Dreaming a New Earth: Raimon Pannikar and Indigenous Spiritualities
Mosaic Press 2012
Reviewed by David Pitman.
This is a book about indigenous spiritualities, with particular reference to Australia, Korea, Japan and New Zealand. It is a collection of articles, written by authors from around the world, that offer a strong affirmation of the integrity and authenticity of indigenous spiritualities and the way in which they gather up and interpret every dimension of life for those who are born into them.
We have come quite late in Australia to an appreciation of the deep, abiding spirituality of our own indigenous people, and the realisation of just how much harm was inflicted by those who sought to deprecate and suppress it in every way possible for nearly 200 years.
Anyone who still has doubts about just how badly indigenous people in this country were treated (and still are being treated in many respects) should read Richard Trudgen's book, Why Warriors Lie Down and Die, and the compelling Rainbow Spirit Theology, written by a group of Australian Christian Aboriginals.
The various contributions in Dreaming a New Earth are all informed by the work of Raimon Pannikar (1918-2010). His mother was a Spanish Catholic and his father an Indian Hindu.
He was a committed Christian, an ordained Roman Catholic priest, a theologian who wrote prolifically (more than 40 books and 400 journal articles) and he devoted most of his adult life to interfaith and intercultural dialogue.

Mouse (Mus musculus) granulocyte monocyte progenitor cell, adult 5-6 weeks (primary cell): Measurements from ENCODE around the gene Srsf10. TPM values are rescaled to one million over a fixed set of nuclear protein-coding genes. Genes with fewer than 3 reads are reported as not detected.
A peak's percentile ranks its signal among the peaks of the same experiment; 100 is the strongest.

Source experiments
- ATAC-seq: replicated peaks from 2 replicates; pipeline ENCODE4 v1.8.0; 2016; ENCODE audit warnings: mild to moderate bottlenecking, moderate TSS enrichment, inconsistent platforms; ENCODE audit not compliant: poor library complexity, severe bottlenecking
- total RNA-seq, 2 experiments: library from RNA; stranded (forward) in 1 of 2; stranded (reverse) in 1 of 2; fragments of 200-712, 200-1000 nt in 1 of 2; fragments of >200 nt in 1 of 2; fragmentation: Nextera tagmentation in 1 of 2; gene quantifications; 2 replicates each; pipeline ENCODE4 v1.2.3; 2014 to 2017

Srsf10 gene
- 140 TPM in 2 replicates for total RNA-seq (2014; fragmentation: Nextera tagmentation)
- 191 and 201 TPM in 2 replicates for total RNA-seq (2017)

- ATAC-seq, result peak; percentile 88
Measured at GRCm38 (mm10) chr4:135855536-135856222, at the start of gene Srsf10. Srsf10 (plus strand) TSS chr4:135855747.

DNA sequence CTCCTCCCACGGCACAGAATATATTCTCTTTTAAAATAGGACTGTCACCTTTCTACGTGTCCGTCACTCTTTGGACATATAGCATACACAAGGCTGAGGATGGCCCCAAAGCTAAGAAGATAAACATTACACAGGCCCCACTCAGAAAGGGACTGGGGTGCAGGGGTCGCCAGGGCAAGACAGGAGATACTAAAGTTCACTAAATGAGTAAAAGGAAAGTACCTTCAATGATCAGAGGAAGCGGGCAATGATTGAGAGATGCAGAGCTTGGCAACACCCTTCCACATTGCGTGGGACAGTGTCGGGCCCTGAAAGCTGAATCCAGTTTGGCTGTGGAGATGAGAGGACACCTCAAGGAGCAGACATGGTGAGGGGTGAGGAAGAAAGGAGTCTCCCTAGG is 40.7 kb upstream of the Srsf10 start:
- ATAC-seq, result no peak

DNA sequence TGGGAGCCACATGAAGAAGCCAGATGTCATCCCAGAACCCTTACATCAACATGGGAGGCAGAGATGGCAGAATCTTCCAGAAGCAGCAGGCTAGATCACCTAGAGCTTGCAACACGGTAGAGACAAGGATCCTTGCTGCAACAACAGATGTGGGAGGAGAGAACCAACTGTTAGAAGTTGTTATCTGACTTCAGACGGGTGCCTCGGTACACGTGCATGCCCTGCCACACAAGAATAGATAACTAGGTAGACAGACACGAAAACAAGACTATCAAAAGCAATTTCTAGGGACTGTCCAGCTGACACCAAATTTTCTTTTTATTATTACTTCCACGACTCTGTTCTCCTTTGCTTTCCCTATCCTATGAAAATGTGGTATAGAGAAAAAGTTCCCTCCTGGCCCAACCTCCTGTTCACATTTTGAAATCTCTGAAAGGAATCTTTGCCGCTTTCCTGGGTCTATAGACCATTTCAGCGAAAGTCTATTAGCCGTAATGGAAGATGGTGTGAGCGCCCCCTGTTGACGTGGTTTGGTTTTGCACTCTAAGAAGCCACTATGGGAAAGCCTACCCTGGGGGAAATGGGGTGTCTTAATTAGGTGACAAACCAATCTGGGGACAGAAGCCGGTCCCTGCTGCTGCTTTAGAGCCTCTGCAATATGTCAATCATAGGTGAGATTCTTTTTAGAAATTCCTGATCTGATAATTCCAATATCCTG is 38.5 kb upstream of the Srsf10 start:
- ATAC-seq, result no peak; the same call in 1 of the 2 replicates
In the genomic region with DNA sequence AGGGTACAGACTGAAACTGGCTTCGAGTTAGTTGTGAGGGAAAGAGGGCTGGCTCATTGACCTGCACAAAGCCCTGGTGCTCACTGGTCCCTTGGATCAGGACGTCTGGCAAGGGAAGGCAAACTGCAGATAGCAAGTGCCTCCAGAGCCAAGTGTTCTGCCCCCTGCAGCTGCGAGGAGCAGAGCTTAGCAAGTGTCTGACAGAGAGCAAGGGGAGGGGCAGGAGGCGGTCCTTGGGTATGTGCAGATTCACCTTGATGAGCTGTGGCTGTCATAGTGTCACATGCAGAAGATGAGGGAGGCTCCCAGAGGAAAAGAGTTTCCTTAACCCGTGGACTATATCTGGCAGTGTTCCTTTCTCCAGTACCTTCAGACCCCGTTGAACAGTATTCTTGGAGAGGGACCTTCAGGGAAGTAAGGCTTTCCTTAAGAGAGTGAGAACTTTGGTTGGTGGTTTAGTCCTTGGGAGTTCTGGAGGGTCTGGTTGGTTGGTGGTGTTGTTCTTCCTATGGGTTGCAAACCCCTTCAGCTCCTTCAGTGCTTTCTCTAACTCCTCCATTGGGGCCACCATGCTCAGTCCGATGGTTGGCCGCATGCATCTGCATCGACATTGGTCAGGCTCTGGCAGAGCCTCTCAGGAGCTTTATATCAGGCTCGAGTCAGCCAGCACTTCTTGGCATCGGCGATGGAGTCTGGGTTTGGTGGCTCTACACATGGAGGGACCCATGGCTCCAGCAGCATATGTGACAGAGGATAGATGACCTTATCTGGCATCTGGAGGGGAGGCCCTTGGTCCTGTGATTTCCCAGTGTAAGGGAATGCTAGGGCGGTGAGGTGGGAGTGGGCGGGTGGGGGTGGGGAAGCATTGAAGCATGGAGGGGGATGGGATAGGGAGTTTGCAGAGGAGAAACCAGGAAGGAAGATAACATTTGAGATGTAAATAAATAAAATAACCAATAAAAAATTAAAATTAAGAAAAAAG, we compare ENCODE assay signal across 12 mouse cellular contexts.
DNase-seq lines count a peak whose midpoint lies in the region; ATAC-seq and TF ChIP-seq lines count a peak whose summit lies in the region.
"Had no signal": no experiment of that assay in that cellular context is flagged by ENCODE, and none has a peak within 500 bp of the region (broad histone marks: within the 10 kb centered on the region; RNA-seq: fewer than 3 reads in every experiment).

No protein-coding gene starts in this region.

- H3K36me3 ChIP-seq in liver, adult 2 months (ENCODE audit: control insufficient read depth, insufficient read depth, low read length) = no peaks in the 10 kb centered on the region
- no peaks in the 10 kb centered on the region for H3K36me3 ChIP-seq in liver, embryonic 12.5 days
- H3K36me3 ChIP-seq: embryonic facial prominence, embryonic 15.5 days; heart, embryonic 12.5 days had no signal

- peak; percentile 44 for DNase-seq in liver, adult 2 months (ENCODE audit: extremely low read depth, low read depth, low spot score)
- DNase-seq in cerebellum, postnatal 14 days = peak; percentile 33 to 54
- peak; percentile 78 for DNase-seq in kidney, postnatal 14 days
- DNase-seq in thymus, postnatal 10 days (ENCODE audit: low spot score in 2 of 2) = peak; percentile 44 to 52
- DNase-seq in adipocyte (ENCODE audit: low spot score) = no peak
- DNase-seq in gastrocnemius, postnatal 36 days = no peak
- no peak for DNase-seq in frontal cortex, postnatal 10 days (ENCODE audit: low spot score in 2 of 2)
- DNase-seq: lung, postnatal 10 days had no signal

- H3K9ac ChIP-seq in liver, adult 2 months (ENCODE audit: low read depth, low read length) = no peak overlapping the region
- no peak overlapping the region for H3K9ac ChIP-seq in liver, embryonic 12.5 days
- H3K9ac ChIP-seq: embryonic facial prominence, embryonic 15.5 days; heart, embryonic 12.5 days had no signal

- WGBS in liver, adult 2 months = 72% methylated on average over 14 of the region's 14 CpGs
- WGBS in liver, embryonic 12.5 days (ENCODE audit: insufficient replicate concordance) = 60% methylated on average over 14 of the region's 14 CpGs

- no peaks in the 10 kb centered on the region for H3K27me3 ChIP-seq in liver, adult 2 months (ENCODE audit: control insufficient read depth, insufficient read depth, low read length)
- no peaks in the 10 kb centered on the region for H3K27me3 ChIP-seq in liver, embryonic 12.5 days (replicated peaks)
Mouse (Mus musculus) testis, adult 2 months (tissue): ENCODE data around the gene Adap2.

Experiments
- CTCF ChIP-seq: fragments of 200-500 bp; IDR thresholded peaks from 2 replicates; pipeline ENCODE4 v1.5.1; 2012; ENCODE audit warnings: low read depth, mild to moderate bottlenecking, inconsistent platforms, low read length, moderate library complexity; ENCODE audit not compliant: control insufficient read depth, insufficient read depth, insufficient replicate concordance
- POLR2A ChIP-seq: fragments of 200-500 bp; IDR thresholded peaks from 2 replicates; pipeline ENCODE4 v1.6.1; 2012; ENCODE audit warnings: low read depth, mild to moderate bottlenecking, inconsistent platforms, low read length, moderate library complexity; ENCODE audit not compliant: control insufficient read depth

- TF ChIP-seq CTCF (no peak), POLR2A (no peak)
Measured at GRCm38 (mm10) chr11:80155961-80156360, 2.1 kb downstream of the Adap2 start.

Pannikar had a deep respect for indigenous spirituality.
Pannikar used the term "cosmotheandric" in order to argue that the reality we experience every day is comprised of three inter-related elements: the cosmic, the divine and the human.
He argued that we can think about each of these dimensions of reality individually, but we can't separate them without doing damage to the way in which that reality is experienced.
He was convinced that many in western thought endeavour to separate them for the purpose of study and discussion, but that indigenous spiritualities understand how they properly exist only in a vibrant unity with each other.
Pannikar was convinced that true spirituality takes seriously the presence of God in the whole of creation, the vital need to build community in the midst of diversity, and the individual search to discover meaning in life.
He found all three of these elements, alive and dynamically inter-related, in the indigenous spiritualities that he encountered through his work.
He was deeply respectful of the spirituality of indigenous Australians.
Anyone interested in indigenous spirituality will find this book interesting and provocative.
It also offers an introduction to one particular aspect of Pannikar's immense contribution to the field of religious studies and inter-religious conversation.
Rev Dr David Pitman is the Past Moderator of the Uniting Church in Queensland